Georgia and Ukraine both have more dealings with NATO than many of its actual members. Indeed, Georgia prides itself on sending more troops per capita to NATO operations than any other country. Therefore the obvious next step for these countries is to not only contribute to NATO but to be allowed to command and direct NATO troops – and play a part in NATO’s internal operations.
NATO is one of the dumping grounds where former Western Prime Ministers and Presidents go to try and convince themselves they still matter. Their electors or party colleagues may not want them anymore, but the international community still does, so they can ignore this minor difficulty and earn a good salary in the process. This is the reason why the UN thinks it is perfectly reasonable to employ Tony Blair as a “peace envoy” after his role in the Iraq War.
There is one former political leader with deep connections to both Georgia and Ukraine who now has no real job and is highly offensive to Russia. If he were involved with NATO, as a spokesperson like Stoltenberg, Russia would be bound by its own previous statements to see his appointment as a perceived threat, without NATO having to use any actual weapons. His appointment would also be a very effective carrot for Georgia and Ukraine, who would feel they had what amounted to member recognition, even if the actual governments of these countries were still excluded.
So is Mikheil Saakashvili being lined up for a role in NATO? I have suggested previously that he will end up dead when he has outlived his intelligence usefulness, and we must be getting near that point. Giving him a NATO job and then bumping him off in Tbilisi, and using this to keep Georgia out of membership, would kill several birds with one stone, as it were, and Russia will be left wondering who NATO will turn to next, if they are prepared to give Mischa a place at the table.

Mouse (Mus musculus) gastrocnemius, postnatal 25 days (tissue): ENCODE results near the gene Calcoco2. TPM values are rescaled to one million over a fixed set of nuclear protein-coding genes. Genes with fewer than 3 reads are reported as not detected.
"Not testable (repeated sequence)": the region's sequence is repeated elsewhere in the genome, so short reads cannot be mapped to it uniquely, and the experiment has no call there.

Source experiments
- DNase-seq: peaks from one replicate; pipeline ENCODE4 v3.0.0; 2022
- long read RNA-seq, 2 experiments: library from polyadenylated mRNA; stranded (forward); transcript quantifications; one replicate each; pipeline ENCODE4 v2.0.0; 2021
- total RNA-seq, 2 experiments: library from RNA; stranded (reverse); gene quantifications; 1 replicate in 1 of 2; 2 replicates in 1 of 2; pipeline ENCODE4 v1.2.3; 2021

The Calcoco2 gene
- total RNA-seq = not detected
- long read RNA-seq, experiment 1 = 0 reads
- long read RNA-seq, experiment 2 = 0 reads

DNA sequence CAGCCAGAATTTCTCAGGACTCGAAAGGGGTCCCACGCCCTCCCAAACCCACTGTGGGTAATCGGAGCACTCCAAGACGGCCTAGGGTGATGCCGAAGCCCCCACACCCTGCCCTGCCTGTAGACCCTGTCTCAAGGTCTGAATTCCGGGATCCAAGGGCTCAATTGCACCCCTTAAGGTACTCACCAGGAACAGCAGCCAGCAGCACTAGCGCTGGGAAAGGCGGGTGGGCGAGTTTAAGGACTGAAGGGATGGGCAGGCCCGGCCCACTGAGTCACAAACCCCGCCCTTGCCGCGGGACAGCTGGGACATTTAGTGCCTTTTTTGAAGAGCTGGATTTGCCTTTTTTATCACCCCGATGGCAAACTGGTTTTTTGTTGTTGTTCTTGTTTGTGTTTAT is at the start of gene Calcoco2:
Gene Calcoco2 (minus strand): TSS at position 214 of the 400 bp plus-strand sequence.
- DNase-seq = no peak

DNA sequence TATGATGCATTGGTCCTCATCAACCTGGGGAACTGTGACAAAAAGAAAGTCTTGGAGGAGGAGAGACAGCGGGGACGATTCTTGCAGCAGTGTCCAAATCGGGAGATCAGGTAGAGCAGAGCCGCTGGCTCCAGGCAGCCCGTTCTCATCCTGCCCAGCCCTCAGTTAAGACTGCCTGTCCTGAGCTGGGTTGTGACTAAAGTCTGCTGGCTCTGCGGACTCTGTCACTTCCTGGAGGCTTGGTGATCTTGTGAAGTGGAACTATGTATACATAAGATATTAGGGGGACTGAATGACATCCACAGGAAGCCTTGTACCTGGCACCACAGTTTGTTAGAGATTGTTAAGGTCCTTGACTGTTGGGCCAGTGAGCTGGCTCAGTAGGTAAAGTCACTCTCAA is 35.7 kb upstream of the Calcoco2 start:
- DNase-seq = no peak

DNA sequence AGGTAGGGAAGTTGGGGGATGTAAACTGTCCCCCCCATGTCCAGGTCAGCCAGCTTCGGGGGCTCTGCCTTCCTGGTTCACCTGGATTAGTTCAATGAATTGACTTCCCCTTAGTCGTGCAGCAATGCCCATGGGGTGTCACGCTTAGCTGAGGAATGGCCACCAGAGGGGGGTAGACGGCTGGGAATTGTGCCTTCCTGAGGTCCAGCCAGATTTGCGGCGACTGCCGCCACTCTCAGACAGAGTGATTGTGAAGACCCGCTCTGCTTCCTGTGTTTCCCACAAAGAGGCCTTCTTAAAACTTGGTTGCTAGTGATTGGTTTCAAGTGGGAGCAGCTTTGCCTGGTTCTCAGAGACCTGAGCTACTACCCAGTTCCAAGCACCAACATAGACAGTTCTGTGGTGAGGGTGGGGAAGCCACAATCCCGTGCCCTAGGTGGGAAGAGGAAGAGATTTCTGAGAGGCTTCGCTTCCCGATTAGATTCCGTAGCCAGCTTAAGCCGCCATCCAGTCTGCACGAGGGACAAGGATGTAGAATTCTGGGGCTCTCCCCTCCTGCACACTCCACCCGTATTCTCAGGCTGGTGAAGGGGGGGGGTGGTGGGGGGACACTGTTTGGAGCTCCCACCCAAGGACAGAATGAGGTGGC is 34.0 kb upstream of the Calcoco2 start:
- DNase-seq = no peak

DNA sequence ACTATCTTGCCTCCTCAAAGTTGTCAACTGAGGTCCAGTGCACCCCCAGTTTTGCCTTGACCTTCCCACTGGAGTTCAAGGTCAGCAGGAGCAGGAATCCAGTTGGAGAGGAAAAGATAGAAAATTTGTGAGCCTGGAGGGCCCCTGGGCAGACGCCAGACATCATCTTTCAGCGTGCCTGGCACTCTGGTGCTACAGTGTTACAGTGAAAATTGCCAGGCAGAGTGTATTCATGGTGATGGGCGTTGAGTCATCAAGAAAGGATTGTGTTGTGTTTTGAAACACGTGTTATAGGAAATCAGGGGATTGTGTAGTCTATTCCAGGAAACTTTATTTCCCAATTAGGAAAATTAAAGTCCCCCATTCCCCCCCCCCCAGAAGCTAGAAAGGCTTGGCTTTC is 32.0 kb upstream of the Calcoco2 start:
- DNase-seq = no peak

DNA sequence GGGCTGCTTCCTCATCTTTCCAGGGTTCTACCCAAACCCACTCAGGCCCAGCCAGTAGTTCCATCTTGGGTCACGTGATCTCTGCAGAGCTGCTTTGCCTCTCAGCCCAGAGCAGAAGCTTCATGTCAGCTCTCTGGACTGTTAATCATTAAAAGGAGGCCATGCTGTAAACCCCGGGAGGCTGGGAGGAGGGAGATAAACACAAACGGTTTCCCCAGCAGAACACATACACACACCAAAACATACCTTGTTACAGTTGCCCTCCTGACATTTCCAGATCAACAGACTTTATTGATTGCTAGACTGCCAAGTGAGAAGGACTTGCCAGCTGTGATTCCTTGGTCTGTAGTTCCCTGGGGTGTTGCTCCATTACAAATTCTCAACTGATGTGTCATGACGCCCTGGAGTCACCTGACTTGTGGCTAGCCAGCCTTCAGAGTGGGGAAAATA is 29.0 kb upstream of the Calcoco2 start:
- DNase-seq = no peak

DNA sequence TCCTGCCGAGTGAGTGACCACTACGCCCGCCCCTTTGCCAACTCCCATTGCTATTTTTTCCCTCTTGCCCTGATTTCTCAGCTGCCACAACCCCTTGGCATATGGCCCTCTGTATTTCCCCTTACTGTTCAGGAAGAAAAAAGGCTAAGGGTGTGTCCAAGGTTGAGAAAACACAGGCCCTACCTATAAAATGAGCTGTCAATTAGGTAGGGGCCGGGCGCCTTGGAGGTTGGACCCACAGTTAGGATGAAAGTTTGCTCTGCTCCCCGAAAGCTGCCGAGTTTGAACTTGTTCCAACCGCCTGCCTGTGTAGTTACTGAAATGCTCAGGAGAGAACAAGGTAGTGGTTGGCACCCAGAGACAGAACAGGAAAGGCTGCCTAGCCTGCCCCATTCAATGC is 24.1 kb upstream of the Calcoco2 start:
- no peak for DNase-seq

Far-fetched? Saakashvili was put in Georgia, and then removed, in exactly the same way by exactly the same people for exactly the same reasons. As NATO is talking about using “instruments” to get its own way, who better?
NATO is just another colonialist enterprise being used to force colonialism and dependency on sovereign governments. If you are not with them they will try to squash you and put leadership in your place that can best serve their interests as middle men/subjects, so to better manipulate the in-country people (natives) out of their money and resources for the colonialists.
They put in middle managers like Porky in Ukraine that report to them and manage/manipulate the people to give them everything/enable them to steal it all. They pay the middle managers and others who follow them well while they take from the people.
As translated, as local Georgian media describes Stoltenberg’s remarks,
“Today there is more NATO in Georgia, more than ever has been and more Georgia into NATO. But, we need much more of it on the road and one day Georgia will be ready to join the Alliance.”
Why does Georgia need to join NATO? What are they hoping to gain? Is it worth the effort to become yet another Ukraine? How much are Georgians prepared to give up?
Sovereignty is the key. Georgians fought so hard for independence, and now want to trade that for membership in an organization that has outlived its usefulness. It does not need to be a member as it will only create more problems for itself and the region.
Henry Kamens, columnist, expert on Central Asia and Caucasus, exclusively for the online magazine “New Eastern Outlook”.